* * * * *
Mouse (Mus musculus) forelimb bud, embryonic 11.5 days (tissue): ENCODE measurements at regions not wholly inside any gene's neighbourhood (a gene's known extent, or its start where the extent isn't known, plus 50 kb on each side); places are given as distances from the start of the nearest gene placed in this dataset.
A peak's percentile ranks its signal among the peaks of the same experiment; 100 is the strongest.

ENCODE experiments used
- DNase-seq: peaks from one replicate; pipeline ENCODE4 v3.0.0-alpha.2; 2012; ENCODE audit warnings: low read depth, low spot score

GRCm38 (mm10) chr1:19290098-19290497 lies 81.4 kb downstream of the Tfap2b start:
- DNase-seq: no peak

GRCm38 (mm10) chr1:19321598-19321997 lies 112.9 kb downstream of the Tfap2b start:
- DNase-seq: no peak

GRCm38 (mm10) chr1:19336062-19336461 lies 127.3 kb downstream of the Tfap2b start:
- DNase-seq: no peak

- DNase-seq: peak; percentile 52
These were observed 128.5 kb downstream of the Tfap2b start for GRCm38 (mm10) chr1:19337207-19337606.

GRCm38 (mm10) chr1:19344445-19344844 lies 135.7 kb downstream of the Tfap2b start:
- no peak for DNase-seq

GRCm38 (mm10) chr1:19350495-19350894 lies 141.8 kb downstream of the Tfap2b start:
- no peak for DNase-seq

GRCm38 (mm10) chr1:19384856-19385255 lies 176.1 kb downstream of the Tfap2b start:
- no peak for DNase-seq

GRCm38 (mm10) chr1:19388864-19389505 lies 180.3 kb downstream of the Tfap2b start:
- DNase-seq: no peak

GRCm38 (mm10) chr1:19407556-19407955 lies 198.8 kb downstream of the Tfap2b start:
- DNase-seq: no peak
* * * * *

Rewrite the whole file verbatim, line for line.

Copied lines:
Mouse (Mus musculus) forelimb bud, embryonic 11.5 days (tissue): ENCODE measurements at regions not wholly inside any gene's neighbourhood (a gene's known extent, or its start where the extent isn't known, plus 50 kb on each side); places are given as distances from the start of the nearest gene placed in this dataset.
A peak's percentile ranks its signal among the peaks of the same experiment; 100 is the strongest.

ENCODE experiments used
- DNase-seq: peaks from one replicate; pipeline ENCODE4 v3.0.0-alpha.2; 2012; ENCODE audit warnings: low read depth, low spot score

GRCm38 (mm10) chr1:19290098-19290497 lies 81.4 kb downstream of the Tfap2b start:
- DNase-seq: no peak

GRCm38 (mm10) chr1:19321598-19321997 lies 112.9 kb downstream of the Tfap2b start:
- DNase-seq: no peak

GRCm38 (mm10) chr1:19336062-19336461 lies 127.3 kb downstream of the Tfap2b start:
- DNase-seq: no peak

- DNase-seq: peak; percentile 52
These were observed 128.5 kb downstream of the Tfap2b start for GRCm38 (mm10) chr1:19337207-19337606.

GRCm38 (mm10) chr1:19344445-19344844 lies 135.7 kb downstream of the Tfap2b start:
- no peak for DNase-seq

GRCm38 (mm10) chr1:19350495-19350894 lies 141.8 kb downstream of the Tfap2b start:
- no peak for DNase-seq

GRCm38 (mm10) chr1:19384856-19385255 lies 176.1 kb downstream of the Tfap2b start:
- no peak for DNase-seq

GRCm38 (mm10) chr1:19388864-19389505 lies 180.3 kb downstream of the Tfap2b start:
- DNase-seq: no peak

GRCm38 (mm10) chr1:19407556-19407955 lies 198.8 kb downstream of the Tfap2b start:
- DNase-seq: no peak